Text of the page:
Friday, July 24, 2009

Talking Australian: The Push - The Invasion from Downunder

Whilst many romantically associate Australiana with the early settlers and the struggle to establish a national heritage much of what we now know as Australian comes from the 1940s and the diverse influence of the Push. Push was the name of a small-time street gang in Sydney's The Rocks district in the 19th century and there they might have remained had it not been for a Scotsman by the name of John Anderson who was a professor of Philosophy at the University of Sydney.

Anderson was a liberal free thinker and started a Freethought Society which he called the Push named after the rebellious, anti-establishment larrikins. Frustrated by the War and constrained by liberal thought Push was a non-political group with anarchist overtones and upheld free speech and free love. The reputation of the weekly group grew and attracted an array of angry young men and women who would eventually become key players in the Arts and Sciences of Australia.

Post-Colonial Australia was staunchly conservative with views and policies today we might find offensive. Post-war Australia had seen women gain greater freedoms working outside the domestic sphere and the 'Sydney Scene' of artists, writers, actors and intellectuals opened their door to women. The war years had forced Australian bohemians to stay in the Big Brown Land but now many wanted the same freedoms others appeared to enjoy overseas.

In North America the radical Beat Generation had rejected mainstream American values and were experimenting with drugs, spiritiuality and alternative forms of sexuality. The new Australian hedonists (pleasure) wanted to celebrate the same non-conformity and spontaneous creativity. From a university based club, Push became a café society for Australian radicals only they met in the back room of a pub (where else?). The Royal George Hotel, now the Ship Inn, Sydney.

Barry Humphries described the Push as 'a fraternity of middle-class desperates, journalists, drop-out academics, gamblers and poets manqués (failed poets), and their doxies (mistresses)'. Key members included: Darcy Waters (anarchist and thinker), A J (Jim) Baker (author), Harry Hooton (poet), Robert Hughes (artist), John Olsen (artist), Frank Moorhouse (writer), and Barry Humphries (actor and humourist).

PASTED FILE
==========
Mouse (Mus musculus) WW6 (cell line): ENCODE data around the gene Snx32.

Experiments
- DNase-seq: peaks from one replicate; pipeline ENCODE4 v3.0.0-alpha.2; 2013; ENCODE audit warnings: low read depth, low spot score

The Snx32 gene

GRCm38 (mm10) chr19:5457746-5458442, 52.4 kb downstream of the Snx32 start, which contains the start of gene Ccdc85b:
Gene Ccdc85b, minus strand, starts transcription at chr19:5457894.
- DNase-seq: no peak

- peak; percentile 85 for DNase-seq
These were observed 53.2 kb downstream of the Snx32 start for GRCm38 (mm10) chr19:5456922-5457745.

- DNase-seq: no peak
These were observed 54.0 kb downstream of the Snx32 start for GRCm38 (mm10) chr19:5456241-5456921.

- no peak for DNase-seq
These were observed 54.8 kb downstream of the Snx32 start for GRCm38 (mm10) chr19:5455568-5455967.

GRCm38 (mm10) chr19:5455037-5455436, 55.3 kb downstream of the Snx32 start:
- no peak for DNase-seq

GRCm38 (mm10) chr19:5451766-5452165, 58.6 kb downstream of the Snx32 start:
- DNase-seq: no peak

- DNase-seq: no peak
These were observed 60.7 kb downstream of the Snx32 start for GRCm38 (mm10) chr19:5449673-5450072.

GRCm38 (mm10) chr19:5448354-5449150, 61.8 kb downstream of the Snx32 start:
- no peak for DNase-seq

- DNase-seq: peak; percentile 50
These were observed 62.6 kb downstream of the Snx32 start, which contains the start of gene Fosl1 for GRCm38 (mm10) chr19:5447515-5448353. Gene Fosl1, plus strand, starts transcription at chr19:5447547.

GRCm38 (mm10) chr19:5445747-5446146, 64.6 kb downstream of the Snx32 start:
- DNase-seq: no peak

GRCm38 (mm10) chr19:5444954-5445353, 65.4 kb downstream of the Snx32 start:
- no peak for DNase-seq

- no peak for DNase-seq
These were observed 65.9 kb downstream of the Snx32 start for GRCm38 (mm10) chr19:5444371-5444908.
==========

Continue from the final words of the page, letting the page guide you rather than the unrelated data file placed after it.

Women drawn to Push included Germaine Greer (writer and feminist), Wendy Bacon (writer), Lillian Roxon (journalist) and Eva Cox (writer and feminist) among many others.

By the late fifties and early sixties London had become the Mecca for many of the Australian artistic community. Earls Court was known then as "Kangaroo Valley" and artists like: Brett Whitely , Sidney Nolan and Arthur Boyd were the toast of the town and everyone who was anyone was wearing Jenny Kee .

Blighty offered a brave new world to the Australian exiles and soon performers like Rolf Harris, Slim Dusty, Frank Ifleld and the Seekers had not only Earls Court at their feet but the rest of the world in a buzz. Talking Australian became a fashion fad and all the more so when Richard Neville brought to London a small satirical magazine called Oz.

Oz started in Sydney and ran from 1963–69. It moved to London and became part of the established underground publications in 1967. The Sydney Oz was a university newspaper which was heavily influenced by Private Eye and grew to include contentious issues such as censorship, homosexuality, abortion, police brutality as well as regularly satirising public figures. London Oz featured regular contributors included Germaine Greer, artist and filmmaker Philippe Mora, photographer Robert Whitaker, Lillian Roxon, cartoonist Michael Leunig, Angelo Quattrocchi and David Widgery. The magazine’s contents enraged the British Establishment with a range of left-field stories including heavy critical coverage of the Vietnam War and the anti-war movement, discussions of drugs, sex and alternative lifestyles, and other contentious political expose. Oz soon became a target by the Obscene Publications Squad, and their offices were raided on several occasions.

Eventually in 1971 the editors (Felix Dennis, Jim Anderson, and Richard Neville) were brought to trial for obscenity and a very famous case in the High Court followed. The defence lawyer was Sir John Mortimer QC (author of Rumpole of the Bailey) and despite his best efforts the "Oz Three" were found not guilty on the conspiracy charge, but were convicted of two lesser offences and sentenced to imprisonment.

The trial brought the magazine to the attention of the wider public and John and Ono actively protested against the court decision. Apple released "God Save Us" by the ad hoc group called Bill Elliot and the Elastic Oz Band to raise funds and gain publicity.

All convictions were overturned at the appeal trial and although the editors went onto other things Oz London was inevitably silenced.

The Push made its mark and was key in laying the foundations of the 60s counter culture in Swinging London.

As part of the same movement Barry Humphries introduced Aunt Edna Everage (Melbourne Housewife) to an unsuspecting British public transfixed with ‘That was the week that was’ (BBC).

Barry Humphries not only established himself as a comic genius but was a leading force in the new satire cognocente. His small cartoon in Private Eye magazine took on a completely new life of its own.

Barry McKenzie was the story of an Australian yobbo and his travels to London. It became so popular two very successful Barry McKenzie films were made starring Barry Crocker and directed by Bruce Beresford. From now on in everyone wanted to talk Australian and thereby the foundations for Strine were laid.

1 comment: